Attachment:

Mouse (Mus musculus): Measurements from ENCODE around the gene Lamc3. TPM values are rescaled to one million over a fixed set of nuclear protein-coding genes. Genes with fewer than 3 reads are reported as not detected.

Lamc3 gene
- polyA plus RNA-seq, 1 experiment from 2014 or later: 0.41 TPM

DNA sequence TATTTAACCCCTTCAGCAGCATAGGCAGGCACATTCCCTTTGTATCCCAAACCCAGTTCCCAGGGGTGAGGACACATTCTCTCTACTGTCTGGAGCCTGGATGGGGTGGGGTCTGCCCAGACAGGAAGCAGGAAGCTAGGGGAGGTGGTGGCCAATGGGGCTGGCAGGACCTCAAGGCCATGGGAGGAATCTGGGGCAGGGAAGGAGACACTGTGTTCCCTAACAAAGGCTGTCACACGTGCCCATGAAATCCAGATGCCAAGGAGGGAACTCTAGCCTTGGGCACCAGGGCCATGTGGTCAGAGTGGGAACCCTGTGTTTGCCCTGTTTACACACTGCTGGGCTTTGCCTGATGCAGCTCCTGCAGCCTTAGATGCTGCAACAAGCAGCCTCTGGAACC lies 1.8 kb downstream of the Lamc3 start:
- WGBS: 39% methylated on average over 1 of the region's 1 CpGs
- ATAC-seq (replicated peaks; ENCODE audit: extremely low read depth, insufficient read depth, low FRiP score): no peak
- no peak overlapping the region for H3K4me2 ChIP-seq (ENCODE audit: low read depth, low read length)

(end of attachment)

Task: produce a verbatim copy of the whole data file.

Mouse (Mus musculus): Measurements from ENCODE around the gene Lamc3. TPM values are rescaled to one million over a fixed set of nuclear protein-coding genes. Genes with fewer than 3 reads are reported as not detected.

Lamc3 gene
- polyA plus RNA-seq, 1 experiment from 2014 or later: 0.41 TPM

DNA sequence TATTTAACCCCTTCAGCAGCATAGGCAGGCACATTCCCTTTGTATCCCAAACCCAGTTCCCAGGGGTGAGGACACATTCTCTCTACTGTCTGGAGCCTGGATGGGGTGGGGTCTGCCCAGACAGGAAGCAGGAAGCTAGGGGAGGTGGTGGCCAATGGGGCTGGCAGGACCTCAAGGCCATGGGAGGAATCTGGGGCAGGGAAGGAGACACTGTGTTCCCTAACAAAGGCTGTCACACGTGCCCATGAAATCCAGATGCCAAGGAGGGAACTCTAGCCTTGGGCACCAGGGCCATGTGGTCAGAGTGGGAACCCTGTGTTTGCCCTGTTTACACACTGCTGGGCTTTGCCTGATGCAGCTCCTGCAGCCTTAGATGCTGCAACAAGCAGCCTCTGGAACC lies 1.8 kb downstream of the Lamc3 start:
- WGBS: 39% methylated on average over 1 of the region's 1 CpGs
- ATAC-seq (replicated peaks; ENCODE audit: extremely low read depth, insufficient read depth, low FRiP score): no peak
- no peak overlapping the region for H3K4me2 ChIP-seq (ENCODE audit: low read depth, low read length)